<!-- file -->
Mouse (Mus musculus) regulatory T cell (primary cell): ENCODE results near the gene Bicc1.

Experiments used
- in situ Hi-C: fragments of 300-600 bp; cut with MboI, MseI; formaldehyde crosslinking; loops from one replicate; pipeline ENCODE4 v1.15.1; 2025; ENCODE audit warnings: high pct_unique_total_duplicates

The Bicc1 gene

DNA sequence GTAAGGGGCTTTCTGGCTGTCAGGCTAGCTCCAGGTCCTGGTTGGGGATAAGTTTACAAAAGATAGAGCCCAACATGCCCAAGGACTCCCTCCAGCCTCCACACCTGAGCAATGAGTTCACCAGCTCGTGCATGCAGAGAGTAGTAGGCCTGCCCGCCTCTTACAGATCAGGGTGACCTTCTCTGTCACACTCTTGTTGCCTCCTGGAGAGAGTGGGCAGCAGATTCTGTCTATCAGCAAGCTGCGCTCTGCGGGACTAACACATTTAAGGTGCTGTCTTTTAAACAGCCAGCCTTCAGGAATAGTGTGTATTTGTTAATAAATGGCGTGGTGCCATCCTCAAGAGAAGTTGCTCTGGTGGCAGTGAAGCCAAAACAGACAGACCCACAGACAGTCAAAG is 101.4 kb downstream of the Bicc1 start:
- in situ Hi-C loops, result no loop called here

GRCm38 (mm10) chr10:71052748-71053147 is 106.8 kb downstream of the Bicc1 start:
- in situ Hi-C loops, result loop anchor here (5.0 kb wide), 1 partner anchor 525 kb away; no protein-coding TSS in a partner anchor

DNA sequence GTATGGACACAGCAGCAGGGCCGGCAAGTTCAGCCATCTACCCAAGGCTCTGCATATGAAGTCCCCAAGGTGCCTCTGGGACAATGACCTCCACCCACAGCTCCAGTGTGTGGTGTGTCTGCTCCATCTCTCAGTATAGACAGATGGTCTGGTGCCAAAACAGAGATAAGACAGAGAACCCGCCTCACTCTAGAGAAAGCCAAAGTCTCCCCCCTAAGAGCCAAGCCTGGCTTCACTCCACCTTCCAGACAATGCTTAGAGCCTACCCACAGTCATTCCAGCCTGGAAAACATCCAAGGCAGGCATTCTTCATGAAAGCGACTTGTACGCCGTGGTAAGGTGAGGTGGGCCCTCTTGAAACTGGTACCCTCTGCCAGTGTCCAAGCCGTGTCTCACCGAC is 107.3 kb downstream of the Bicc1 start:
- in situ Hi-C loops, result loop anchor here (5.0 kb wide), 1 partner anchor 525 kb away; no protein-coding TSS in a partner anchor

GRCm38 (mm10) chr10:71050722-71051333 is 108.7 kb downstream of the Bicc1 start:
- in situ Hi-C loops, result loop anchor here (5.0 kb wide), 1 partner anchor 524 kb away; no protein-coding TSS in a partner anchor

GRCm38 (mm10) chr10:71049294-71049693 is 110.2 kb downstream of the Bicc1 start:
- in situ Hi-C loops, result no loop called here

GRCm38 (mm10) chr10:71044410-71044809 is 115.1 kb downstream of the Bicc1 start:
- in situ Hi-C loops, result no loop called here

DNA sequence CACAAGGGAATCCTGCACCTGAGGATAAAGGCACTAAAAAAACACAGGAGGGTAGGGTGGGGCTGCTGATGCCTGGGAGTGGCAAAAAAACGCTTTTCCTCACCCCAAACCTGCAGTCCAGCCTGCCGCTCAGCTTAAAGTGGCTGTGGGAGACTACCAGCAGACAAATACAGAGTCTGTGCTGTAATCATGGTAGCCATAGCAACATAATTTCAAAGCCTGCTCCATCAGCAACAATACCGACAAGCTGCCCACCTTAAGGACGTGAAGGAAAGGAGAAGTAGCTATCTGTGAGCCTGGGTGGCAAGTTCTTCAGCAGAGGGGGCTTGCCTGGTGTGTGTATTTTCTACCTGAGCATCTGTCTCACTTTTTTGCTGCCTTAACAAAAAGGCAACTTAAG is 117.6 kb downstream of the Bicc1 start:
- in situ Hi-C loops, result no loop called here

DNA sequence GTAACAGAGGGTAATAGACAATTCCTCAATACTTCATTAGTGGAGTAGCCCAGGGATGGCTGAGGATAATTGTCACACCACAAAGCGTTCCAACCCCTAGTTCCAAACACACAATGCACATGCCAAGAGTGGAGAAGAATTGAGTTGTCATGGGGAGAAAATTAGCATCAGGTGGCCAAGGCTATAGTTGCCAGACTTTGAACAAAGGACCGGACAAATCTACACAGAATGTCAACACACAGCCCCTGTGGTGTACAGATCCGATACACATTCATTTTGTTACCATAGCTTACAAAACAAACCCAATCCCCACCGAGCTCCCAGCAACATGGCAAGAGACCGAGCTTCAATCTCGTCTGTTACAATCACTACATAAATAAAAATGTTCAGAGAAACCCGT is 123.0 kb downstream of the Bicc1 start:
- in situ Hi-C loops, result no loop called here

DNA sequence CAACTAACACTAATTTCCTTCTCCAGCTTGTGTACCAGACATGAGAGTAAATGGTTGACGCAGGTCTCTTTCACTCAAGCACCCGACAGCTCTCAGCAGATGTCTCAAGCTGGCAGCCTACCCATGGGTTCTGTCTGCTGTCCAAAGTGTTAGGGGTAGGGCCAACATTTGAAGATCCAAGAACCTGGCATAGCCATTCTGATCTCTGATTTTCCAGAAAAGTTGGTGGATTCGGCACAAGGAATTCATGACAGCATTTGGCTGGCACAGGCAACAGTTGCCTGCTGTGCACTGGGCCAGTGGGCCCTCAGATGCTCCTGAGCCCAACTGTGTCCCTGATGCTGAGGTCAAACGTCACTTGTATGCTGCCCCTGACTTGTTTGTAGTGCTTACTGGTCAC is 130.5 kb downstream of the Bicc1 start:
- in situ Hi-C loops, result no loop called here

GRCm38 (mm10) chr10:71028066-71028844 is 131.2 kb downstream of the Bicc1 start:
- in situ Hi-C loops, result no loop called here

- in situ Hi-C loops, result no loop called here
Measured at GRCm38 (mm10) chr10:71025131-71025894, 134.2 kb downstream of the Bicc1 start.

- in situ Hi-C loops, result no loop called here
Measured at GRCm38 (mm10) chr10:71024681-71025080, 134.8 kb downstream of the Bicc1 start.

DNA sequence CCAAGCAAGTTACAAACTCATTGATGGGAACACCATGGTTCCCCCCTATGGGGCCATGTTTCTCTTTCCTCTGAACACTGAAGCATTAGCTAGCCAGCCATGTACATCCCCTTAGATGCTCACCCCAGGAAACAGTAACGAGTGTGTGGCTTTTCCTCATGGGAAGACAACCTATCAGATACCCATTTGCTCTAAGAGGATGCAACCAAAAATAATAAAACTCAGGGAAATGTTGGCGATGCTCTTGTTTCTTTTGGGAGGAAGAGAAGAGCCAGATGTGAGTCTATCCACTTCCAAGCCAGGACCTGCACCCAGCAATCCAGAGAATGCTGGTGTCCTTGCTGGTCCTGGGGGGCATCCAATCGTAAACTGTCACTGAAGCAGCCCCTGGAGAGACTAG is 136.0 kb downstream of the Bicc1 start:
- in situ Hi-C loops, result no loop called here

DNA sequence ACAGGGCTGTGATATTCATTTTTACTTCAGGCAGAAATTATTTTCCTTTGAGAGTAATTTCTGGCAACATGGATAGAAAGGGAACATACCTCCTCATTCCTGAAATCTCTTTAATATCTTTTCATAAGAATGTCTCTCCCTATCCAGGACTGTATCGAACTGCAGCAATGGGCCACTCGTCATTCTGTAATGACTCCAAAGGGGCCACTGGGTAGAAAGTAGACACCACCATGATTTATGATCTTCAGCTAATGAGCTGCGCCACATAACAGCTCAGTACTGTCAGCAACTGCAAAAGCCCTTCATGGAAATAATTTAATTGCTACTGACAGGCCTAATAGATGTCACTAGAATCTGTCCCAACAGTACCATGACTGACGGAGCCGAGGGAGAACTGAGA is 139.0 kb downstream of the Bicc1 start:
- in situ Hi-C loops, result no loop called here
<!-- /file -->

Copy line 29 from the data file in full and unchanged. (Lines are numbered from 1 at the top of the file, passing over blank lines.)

DNA sequence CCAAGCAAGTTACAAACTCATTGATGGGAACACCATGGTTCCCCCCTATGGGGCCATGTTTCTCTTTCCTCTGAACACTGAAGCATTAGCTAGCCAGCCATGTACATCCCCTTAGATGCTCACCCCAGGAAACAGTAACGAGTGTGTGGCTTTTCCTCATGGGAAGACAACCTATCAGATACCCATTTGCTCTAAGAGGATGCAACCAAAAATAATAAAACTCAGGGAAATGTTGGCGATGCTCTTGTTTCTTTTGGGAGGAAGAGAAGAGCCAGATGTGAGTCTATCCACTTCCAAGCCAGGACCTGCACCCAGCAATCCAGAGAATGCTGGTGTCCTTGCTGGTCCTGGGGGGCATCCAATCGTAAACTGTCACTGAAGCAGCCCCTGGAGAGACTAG is 136.0 kb downstream of the Bicc1 start: